This year’s Academy Awards host, the self-satisfied animator, producer, voice actor and director Seth MacFarlane has been lambasted on a number of fronts. Women criticized MacFarlane for his ugly sexism and blatant misogyny: In MacFarlane’s “We saw your boobs” number, the serious acting of women in films such as Silkwood, Brokeback Mountain, Monster’s Ball, Monster, The Accused and Iris was reduced to nothing more than the pleasure derived by men from viewing their anatomy; when MacFarlane presented Django Unchained he joked about Chris Brown’s abusive relationship with Rihanna; and his quip about nine-year- old Quvenzhané Wallis, nominated for best actress, was “To give you an idea how young she is, it’ll be 16 years before she’s too old for [George] Clooney.”

MacFarlane’s line about not caring that he couldn’t understand a word that Penelope Cruz or Salma Hayek said because they were good to look at was directed as much at Latinos as at women, since he also mentioned Javier Bardem.

And MacFarlane also targeted the Jews. Just one minute was set aside for the borderline anti-Semitic comment out of a three-and-a-half hour Oscar telecast.

But for many that was enough. In the short segment “Ted,” a racist, foul-mouthed animated teddy bear created by MacFarlane suggests that it is best to be Jewish if you “want to continue to work in Hollywood.”

Actor Mark Wahlberg, who is also on stage, calls Ted an idiot. But Ted advises Wahlberg, who admits that despite his Jewish-sounding name he is Catholic, to keep his religion a secret unless he wants to ruin his chances of working in Hollywood.

MacFarlane’s crudeness – befitting the creator of Family Guy – was equally offensive to women, Hispanics and Jews (he also voiced racial insults against Denzel Washington and Eddie Murphy).

There were, however, those who claimed Jewish exceptionalism.

In a statement released on Monday, the day after the Oscars, the Anti-Defamation League, which usually does not make distinctions among varieties of bigotry whether directed against Jews or others, was arguing that MacFarlane’s jokes about a Jewish cabal running Hollywood out of a synagogue were worthy of special censure because “upwards of two billion people” were watching the ceremony, including many who would come to believe “the age-old canard about Jewish control of the film industry.”

Rabbi Marvin Hier, founder and dean of the Simon Wiesenthal Center, took a similar tack, hinting that Mac- Farlane should have been censored. “Every comedian is entitled to wide latitude, but no one should get a free pass for helping to promote anti-Semitism,” he said.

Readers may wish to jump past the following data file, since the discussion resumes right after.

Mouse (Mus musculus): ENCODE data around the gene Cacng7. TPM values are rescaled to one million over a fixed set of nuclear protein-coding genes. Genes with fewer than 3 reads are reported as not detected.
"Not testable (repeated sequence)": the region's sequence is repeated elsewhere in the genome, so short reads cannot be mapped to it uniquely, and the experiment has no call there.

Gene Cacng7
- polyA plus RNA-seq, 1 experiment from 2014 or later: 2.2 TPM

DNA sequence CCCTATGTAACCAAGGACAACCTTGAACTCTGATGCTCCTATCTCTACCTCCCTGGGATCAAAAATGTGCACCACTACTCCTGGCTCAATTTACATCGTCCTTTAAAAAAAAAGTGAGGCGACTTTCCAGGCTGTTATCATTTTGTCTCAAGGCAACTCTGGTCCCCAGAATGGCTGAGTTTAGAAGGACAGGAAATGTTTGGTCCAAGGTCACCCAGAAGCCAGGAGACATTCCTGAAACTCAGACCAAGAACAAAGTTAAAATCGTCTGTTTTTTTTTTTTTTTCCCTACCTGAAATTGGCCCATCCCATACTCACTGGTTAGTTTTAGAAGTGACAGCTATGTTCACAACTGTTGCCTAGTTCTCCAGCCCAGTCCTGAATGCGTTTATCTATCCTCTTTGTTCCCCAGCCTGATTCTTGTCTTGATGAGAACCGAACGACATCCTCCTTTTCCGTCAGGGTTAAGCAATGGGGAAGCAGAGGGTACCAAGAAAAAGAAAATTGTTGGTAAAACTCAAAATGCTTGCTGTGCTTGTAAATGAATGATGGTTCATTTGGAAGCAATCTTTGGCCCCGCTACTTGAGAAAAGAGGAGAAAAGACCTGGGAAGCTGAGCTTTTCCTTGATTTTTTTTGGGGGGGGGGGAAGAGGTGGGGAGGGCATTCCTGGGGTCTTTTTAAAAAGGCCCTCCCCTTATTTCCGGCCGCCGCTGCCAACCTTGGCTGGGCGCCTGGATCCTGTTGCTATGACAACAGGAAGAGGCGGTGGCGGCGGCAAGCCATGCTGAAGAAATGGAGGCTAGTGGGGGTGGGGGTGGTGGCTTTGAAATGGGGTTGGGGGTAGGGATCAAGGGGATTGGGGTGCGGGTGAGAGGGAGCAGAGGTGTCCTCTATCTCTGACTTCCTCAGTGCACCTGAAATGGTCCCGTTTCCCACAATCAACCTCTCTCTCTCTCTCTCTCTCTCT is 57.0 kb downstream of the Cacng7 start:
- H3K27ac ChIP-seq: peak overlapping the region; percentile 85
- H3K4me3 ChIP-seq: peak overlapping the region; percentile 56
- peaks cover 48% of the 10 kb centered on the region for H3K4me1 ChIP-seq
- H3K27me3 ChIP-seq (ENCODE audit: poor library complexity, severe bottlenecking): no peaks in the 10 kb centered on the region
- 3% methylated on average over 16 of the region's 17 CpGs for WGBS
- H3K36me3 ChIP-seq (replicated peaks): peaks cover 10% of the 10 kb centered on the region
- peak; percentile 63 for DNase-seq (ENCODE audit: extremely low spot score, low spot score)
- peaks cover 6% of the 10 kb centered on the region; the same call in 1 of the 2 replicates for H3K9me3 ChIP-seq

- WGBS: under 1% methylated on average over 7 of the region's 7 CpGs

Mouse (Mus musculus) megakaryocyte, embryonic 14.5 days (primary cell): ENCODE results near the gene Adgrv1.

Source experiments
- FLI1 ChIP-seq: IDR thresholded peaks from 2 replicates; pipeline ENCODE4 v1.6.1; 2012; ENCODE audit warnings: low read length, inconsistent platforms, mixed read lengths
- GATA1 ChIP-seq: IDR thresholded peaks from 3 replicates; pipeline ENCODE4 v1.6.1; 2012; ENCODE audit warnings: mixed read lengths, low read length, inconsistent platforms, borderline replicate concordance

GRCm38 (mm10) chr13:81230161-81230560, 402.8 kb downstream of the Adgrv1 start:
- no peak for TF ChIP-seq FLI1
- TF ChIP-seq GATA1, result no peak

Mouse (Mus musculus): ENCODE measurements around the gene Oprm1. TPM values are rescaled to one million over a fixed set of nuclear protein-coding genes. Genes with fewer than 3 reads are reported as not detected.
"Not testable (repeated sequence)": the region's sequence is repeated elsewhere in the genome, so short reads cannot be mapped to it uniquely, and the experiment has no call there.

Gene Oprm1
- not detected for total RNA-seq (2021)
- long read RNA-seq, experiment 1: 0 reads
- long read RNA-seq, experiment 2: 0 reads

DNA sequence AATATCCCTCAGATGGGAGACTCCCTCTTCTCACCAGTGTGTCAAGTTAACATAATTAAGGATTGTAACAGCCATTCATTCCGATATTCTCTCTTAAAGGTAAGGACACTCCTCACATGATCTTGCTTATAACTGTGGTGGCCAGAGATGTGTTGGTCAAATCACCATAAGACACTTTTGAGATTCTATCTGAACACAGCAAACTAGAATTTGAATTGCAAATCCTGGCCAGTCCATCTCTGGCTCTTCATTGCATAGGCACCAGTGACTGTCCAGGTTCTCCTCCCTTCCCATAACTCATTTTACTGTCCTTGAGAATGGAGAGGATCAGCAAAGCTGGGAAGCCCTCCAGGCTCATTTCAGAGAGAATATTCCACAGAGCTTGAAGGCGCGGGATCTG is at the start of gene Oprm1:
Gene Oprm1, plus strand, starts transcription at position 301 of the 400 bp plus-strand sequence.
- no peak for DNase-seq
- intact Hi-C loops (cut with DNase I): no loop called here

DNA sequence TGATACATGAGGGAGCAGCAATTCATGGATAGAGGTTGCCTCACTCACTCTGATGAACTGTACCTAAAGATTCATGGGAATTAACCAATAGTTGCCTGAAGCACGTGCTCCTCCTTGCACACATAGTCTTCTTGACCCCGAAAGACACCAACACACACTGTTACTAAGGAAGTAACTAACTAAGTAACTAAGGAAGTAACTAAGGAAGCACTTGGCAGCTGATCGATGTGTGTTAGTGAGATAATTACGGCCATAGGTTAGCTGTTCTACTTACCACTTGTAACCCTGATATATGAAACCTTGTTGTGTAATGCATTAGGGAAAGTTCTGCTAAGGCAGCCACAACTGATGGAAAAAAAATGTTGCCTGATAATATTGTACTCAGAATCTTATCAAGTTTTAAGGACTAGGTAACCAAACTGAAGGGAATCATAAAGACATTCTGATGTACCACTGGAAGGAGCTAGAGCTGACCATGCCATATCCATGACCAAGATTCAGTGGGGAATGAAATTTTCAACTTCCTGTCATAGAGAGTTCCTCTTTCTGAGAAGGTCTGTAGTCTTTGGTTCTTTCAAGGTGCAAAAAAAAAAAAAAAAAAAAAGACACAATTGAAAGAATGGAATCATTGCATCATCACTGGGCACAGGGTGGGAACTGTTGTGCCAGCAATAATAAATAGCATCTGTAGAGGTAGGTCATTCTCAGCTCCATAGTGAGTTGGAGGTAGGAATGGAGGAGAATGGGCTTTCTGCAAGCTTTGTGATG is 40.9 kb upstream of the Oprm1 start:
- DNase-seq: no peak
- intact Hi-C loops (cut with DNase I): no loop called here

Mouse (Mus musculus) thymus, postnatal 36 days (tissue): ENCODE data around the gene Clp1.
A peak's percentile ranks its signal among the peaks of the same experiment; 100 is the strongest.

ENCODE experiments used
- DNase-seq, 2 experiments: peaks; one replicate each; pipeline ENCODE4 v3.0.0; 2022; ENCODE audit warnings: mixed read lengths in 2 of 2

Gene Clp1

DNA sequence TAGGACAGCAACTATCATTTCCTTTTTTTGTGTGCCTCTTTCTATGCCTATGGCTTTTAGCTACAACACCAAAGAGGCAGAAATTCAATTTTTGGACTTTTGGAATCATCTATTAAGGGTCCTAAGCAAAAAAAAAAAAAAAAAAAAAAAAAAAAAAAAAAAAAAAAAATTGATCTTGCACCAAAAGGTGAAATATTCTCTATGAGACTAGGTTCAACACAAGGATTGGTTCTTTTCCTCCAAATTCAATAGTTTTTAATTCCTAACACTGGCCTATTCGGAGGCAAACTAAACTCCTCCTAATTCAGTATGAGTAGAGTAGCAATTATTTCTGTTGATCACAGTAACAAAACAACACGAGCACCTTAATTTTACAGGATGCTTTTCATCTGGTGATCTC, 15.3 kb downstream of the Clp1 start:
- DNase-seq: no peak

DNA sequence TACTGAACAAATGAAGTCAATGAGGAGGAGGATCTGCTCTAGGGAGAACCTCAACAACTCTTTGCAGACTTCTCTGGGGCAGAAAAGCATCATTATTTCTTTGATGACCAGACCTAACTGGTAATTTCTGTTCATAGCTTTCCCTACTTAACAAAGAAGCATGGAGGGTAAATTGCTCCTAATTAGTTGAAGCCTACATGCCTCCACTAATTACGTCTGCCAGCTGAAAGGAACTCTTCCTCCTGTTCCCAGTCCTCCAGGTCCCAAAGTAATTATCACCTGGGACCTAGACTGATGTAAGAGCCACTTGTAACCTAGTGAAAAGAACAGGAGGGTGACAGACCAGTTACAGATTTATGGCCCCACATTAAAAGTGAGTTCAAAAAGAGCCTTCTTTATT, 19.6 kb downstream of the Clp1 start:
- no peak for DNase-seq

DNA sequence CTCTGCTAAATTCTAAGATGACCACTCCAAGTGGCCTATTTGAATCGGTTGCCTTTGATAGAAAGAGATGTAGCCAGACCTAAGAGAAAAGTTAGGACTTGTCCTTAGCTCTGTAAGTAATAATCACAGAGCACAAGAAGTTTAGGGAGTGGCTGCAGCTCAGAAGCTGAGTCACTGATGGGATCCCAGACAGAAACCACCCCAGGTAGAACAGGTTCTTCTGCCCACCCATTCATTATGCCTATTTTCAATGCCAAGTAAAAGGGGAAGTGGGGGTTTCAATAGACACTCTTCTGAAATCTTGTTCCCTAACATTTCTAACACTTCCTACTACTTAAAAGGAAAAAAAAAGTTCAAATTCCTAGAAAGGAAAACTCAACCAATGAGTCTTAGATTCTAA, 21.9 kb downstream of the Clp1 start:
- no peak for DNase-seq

According to The Forward’s J.J. Goldberg, what made MacFarlane’s Jew jokes alone worthy of censorship was their potential for inciting violence. “Freedom of speech does not include the right to make public utterances that may be reasonably expected to cause immediate danger to others,” wrote Goldberg. “It’s entirely reasonable,” he continued, “to suppose that some Mohammed Merah jihadi wannabe somewhere in Toulouse or Antwerp or Copenhagen will see the clip and find that it’s just the extra push he needed to go and do something about it.”

This position is untenable for a number of reasons. First, if one believes, as Goldberg, Hier and perhaps the ADL’s Abe Foxman apparently do, that we in the West should curtail our own freedom of speech out of fear that “some Mohammed Merah jihadi wannabe” will kill someone, why restrict our fears to extremist Muslims?

Won’t MacFarlane’s objectification of women or crude sexism push a violence-prone male chauvinist over the edge? Or is this a culturally biased statement about Muslims’ unique tendency to mistake bad jokes for a license to kill? We doubt the next Merah is waiting for MacFarlane or anyone else to give him an excuse to murder.

More fundamentally, it is abhorrent to entertain the thought that we in the West will be bullied into imposing restrictions on our freedoms out of fear of violence perpetrated by a reactionary jihadist in the name of Islam.

One may or may not have found MacFarlane offensive, tactless, crude or just plain not funny and, therefore, not someone to be asked to host the Oscars again next year.

Perhaps, in contrast, MacFarlane did a good job by generating controversy that made this Oscars ceremony more memorable than most. But clearly the decision to use or not to use MacFarlane as host should never be made out of fear. Doing so would constitute a victory for the jihadists as well as for the bigots, the sexists and the racists.

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